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April 26, 2011

Job Recovery in the Seventh District

by Bill Testa and Max Lichtenstein

The resumption of growth in the U.S. economy, beginning in mid-2009, has been welcome news. However, the pace of recovery has been disappointing, relative to the severity of the recession. Following a period in which U.S. output shrank 4.1 percent from the fourth quarter of 2007 to the second quarter of 2009, the economy did not regain its former size until the fourth quarter of 2010. The deep recession and relatively slow recovery have left behind startling numbers of unemployed working age adults. According to the Household Survey of employed and unemployed, 13.7 million people reported they were unemployed during the first quarter of 2011, double the number reported during the fourth quarter of 2006.

Growth in employment has resumed, especially in recent months. Outside of the government sector, payroll jobs have grown an average of 138,000 per month over the past year, and 188,000 per month over January, February, and March of this year. We can characterize this performance as a mildly encouraging start toward repairing a very large deficit in employment.

To see the extent of recovery so far, the chart below indexes payroll employment back to the first quarter of 2007, near the peak of employment in the Seventh District states. From that time, payroll jobs declined 7.2 percent in the Seventh District and 6.2 percent in the U.S. From its low point, the U.S. has regained 0.9 percent in payroll employment. The Seventh District states have recovered more strongly, regaining 1.4 percent from the trough.

As of the first quarter of this year, Michigan, which had the largest decline in employment in the District since the start of the recession, now ranks first in the District and fifth in the nation in household employment growth on a year-over-year basis. Illinois, Wisconsin, Indiana, and Iowa rank 15th, 28th, 31st, and 33rd, in the nation, respectively.

The District’s relatively strong recovery is partly explained by its relatively steep descent. Our region’s economy is tilted toward durable goods manufacturing— including autos and machinery, which fall precipitously during U.S. economic downturns. However, on the upside, manufacturing tends to bounce back more rapidly. It has done so again over the recent recovery as retailers and wholesale establishments began rebuilding their inventories in response to revived expectations of sales. Exports of manufactured goods abroad also contributed, as the world economy pulled out ahead of the U.S. recovery. This influence of durable goods can be seen in the chart below; U.S. manufacturing payroll jobs declined steeply during the recession, but have been rising at a healthy clip during the recovery.

Job growth has made a down payment toward lowering unemployment in the Seventh District. Per the chart below, both U.S. and Seventh District unemployment rates have been falling throughout 2010 and into the early part of 2011. Seventh District unemployment has fallen more steeply; it has now converged on the U.S. level, following several years of above-average rates.

Unemployment rates have fallen in all five District states (below), with broad variation among them. Although the automotive sector’s recovery has exerted significant downward pressure on Michigan’s unemployment rate, it remains the highest in the District (10.3 percent). With 6.1 percent unemployment, Iowa’s rate is the lowest in the District, owing to its concentrations in production agriculture, food processing, and export-oriented agricultural machinery.

As a group, the District states of Wisconsin, Illinois, Michigan, and Indiana have experienced steeply declining unemployment rates over the past year (map below). Gains in manufacturing activity, along with related services and transportation, have led employment gains here and eastward throughout the Midwest industrial belt.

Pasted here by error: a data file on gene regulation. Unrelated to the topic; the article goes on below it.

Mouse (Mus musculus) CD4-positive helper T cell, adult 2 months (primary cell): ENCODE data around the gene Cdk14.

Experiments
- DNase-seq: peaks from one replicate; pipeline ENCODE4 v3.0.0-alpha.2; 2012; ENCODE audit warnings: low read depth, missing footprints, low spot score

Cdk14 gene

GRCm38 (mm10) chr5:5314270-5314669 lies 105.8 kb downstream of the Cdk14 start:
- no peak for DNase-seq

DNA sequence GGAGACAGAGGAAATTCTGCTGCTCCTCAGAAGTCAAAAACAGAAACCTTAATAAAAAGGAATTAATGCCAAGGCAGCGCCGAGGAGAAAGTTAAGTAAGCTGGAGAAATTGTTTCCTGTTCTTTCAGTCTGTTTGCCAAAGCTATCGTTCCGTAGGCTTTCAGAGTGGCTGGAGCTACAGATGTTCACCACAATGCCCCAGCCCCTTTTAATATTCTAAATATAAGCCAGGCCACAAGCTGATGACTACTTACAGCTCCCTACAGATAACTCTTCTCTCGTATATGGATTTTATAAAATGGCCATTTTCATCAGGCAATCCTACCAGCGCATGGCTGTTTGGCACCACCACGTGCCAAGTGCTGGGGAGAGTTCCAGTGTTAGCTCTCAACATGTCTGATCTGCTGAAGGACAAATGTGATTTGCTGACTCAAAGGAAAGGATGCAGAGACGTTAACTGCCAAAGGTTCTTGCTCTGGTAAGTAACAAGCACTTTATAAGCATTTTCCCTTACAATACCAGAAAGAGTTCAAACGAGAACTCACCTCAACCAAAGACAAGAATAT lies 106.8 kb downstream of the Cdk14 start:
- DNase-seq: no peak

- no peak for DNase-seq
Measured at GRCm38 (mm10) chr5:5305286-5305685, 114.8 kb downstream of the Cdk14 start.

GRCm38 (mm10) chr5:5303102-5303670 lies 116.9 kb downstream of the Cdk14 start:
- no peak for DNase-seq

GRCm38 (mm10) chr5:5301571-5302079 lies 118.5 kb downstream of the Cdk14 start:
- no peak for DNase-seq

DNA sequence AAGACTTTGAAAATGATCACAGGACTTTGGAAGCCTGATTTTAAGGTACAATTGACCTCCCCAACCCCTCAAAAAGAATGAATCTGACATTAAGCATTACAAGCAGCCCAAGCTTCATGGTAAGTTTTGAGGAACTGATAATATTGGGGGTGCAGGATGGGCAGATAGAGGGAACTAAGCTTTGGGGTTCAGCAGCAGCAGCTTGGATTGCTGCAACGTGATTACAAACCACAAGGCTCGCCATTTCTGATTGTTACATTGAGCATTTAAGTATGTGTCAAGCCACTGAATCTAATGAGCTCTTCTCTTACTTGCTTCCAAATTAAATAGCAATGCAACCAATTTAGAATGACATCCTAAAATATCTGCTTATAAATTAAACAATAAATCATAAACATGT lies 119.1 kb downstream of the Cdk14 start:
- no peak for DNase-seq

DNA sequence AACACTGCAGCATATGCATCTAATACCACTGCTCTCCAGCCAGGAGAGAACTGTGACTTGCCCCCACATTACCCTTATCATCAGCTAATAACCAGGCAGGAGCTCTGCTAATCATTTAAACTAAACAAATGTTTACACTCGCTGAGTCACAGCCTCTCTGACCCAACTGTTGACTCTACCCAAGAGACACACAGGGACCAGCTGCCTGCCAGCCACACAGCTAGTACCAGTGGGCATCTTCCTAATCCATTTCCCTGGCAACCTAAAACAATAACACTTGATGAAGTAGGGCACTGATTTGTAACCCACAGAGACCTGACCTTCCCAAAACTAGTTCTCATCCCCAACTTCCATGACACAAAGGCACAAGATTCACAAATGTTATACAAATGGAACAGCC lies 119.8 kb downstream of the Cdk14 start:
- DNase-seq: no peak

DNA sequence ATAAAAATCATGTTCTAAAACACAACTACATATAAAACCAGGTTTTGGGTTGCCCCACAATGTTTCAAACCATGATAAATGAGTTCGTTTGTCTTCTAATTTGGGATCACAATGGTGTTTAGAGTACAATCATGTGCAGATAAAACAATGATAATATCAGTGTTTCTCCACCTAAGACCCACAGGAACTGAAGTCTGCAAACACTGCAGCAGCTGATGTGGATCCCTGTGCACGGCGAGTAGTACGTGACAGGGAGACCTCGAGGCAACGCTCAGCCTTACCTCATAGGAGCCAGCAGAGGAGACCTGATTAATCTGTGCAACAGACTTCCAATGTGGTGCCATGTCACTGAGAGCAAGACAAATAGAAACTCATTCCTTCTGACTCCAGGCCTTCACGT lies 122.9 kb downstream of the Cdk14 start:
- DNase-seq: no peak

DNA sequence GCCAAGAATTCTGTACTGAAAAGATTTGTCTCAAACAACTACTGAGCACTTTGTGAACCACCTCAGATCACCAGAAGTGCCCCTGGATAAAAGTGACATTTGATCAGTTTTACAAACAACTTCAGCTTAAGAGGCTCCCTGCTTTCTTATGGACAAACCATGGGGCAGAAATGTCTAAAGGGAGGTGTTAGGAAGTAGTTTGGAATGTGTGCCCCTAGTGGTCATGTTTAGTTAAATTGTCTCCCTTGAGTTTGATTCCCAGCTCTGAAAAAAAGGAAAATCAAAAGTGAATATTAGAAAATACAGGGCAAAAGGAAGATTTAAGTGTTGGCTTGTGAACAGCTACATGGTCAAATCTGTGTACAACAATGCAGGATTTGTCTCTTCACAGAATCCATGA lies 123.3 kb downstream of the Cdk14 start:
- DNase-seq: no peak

Declining unemployment rates are a positive development. However, while “job destruction” levels appear to have abated, “job creation” levels have yet to rebound significantly. Chicago Fed Economist Lisa Barrow finds that the largest factor in recent national unemployment rate declines has been a reduction in the number of workers transitioning from employment to unemployment, rather than job growth. The Chicago Fed Letter reports that, from November 2010 to March 2011, the pace at which employed workers became unemployed slowed markedly. In the Seventh District, this trend is similarly evident from data reporting workers who file initial claims for unemployment insurance—another measure of “job destruction.” As illustrated below, in recent months initial claims for unemployment insurance have been running below year-ago levels and far below the worst months of the recession in 2009.

Despite the labor market progress to date, there is ample room for growth in employment among persons of working age. We can see this if we compare the proportion of the working age population (16 years of age and older) who are currently employed with the 2000 level (see the table below). The employed status of the population lies well below normal. In the first quarter of 2011, fewer than 6 in 10 of those of working age counted themselves as employed.

Labor market indicators suggest that, as economic recovery continues to unfold, employers will increasingly shift toward net hiring. Many employers are reaching the limit of the sales and production gains they can achieve using their existing work forces. In particular, measures of the average hourly workweek continue to tighten in both the District and in the nation so that, barring rapid growth in productivity, employers will need to hire in order to meet heightened demand for goods and services.[1] Data that more closely reflect actual hiring decisions also portend a potential hiring upswing. The national survey of job openings and labor market turnover (JOLTS) reports a strong growth in job openings—nearly 3 million since the trough of the recession.[2]

[1] These data are reported by the Bureau of Labor Statistics (BLS) covering nonproduction nonsupervisory workers in the private nonfarm sector. See http://www.bls.gov/news.release/empsit.nr0.htm. (Return to text)
[2] See BLS, www.bls.gov/web/jolts/jlt_labstatgraphs.pdf. (Return to text)

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Posted by Testa at 1:12 AM | Comments (0)

April 12, 2011

Net Migration and Regional Adjustment

By Britton Lombardi and Bill Testa

How do regions adapt following economic calamities that displace large numbers of workers? In the best case scenario, they reinvent themselves. For example, economist Ed Glaeser documents the several times that Boston rose from the ashes following collapse of its shipping and old line manufacturing industries. In a similar vein, Detroit hopes to rebuild as an economy based on logistics, energy, and high-tech manufacturing—especially next generation automotive technology and production.